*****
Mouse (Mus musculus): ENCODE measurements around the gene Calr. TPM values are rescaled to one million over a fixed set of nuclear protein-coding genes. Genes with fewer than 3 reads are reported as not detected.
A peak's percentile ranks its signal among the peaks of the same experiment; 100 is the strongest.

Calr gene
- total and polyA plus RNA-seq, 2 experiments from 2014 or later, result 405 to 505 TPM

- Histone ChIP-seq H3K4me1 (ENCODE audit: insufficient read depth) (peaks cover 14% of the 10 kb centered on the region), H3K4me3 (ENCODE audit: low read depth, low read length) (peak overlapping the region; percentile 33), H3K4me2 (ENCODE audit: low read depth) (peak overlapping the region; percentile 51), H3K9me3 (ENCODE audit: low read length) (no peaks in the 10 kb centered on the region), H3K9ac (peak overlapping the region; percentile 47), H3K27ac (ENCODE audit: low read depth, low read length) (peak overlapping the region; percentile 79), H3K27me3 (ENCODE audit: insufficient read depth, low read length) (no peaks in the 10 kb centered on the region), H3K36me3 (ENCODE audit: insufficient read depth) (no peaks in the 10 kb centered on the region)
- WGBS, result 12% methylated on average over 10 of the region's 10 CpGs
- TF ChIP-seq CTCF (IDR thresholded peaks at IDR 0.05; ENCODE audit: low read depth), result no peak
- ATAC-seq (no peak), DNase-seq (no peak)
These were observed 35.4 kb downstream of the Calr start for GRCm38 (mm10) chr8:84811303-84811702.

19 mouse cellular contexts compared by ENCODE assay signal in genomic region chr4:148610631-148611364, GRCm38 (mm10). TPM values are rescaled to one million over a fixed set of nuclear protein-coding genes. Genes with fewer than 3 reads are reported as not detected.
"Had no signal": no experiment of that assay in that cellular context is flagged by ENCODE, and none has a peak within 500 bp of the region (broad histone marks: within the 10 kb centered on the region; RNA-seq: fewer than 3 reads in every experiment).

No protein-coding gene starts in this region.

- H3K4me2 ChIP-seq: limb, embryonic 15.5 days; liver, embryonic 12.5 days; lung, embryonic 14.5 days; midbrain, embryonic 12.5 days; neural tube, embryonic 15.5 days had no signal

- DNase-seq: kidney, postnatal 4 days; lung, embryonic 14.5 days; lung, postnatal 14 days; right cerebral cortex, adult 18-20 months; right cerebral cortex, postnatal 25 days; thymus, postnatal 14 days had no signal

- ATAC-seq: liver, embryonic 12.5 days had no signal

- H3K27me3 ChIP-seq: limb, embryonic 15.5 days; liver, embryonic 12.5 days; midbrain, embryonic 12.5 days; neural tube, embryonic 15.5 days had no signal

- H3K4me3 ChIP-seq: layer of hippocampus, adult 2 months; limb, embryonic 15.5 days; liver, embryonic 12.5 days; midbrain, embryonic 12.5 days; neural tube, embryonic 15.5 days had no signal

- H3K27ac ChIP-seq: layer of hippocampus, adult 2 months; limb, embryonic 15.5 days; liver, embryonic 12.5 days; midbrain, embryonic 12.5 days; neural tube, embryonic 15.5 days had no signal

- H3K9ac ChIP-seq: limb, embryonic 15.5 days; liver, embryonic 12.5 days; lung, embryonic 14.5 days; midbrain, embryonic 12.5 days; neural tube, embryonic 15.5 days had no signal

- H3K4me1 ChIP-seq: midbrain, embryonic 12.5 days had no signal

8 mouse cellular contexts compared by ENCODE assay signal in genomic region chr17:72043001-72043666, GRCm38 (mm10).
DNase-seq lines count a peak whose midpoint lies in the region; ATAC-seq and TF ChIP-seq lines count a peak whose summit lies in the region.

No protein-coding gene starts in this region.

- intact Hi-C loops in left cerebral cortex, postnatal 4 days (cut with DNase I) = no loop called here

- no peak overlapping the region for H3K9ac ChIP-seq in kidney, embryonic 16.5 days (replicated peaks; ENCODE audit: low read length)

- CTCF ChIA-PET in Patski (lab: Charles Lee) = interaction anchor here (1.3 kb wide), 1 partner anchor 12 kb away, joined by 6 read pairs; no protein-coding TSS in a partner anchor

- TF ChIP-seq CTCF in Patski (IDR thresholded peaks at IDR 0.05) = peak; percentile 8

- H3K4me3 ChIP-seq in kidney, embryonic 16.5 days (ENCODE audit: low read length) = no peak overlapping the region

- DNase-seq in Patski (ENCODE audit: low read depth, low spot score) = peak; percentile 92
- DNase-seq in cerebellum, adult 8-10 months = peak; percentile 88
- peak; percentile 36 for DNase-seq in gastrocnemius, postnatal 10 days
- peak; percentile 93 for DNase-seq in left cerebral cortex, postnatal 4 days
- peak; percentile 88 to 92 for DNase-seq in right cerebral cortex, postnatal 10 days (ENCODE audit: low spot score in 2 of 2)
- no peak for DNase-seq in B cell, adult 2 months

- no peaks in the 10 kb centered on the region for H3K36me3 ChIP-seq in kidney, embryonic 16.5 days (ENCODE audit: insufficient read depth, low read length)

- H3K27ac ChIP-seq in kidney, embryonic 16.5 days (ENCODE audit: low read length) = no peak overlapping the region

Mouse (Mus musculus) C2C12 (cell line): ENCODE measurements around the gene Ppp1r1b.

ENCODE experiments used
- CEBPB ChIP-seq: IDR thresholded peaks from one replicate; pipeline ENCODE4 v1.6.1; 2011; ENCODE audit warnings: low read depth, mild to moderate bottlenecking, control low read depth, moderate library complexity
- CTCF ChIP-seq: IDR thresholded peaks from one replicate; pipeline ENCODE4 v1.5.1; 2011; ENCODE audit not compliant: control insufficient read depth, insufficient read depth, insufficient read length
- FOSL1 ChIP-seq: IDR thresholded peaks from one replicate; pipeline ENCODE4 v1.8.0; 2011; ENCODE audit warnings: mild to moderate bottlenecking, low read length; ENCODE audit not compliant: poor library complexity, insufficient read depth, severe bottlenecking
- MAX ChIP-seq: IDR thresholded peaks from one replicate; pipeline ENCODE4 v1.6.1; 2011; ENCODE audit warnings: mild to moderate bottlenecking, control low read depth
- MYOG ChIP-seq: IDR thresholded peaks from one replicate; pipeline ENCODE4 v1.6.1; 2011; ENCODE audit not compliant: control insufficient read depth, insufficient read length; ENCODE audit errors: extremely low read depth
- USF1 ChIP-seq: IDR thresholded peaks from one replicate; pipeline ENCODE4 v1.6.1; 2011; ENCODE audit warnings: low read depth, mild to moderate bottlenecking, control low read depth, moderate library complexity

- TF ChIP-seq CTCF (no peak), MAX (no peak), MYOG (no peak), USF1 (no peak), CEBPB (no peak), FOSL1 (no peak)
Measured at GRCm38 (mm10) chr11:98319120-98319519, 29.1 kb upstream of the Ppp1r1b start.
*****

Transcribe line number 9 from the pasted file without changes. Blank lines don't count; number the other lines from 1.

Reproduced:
These were observed 35.4 kb downstream of the Calr start for GRCm38 (mm10) chr8:84811303-84811702.